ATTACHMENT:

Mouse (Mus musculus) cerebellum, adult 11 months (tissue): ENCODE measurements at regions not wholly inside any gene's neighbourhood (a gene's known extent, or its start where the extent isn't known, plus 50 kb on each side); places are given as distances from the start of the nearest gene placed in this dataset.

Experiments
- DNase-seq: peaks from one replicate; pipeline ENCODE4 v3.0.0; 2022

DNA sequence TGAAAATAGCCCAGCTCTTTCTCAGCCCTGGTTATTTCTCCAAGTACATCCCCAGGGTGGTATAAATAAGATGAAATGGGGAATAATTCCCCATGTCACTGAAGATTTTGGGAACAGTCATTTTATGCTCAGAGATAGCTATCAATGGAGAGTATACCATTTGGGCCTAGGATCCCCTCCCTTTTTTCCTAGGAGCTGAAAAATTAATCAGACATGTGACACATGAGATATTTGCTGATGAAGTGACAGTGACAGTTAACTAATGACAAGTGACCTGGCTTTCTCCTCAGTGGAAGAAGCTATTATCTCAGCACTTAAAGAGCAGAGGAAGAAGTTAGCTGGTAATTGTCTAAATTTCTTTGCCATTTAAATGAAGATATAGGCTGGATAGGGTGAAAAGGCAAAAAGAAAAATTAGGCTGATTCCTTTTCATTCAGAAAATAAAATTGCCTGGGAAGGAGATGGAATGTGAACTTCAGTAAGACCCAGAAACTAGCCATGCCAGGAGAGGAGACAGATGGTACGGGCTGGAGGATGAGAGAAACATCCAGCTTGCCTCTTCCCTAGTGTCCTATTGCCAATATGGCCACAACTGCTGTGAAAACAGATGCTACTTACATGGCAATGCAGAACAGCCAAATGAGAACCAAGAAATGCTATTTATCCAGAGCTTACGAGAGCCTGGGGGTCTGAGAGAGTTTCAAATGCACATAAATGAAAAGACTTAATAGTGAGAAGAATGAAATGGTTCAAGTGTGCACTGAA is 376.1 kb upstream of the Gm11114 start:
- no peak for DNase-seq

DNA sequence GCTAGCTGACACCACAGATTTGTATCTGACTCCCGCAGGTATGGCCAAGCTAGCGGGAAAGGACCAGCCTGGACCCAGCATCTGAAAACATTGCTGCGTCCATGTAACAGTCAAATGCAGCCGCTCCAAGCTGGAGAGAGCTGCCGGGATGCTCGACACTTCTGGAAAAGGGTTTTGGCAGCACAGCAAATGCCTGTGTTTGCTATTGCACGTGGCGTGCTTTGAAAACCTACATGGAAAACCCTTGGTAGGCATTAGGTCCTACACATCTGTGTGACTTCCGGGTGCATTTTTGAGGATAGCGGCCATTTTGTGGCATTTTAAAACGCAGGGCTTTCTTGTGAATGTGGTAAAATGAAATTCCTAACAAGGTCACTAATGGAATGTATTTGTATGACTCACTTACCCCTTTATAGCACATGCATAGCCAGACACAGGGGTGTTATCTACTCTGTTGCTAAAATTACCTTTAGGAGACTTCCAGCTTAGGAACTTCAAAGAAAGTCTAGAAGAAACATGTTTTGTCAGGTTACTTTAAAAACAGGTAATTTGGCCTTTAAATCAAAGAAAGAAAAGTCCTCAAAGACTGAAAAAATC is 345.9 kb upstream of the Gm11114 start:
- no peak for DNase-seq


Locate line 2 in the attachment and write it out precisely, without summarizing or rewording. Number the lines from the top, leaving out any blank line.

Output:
Experiments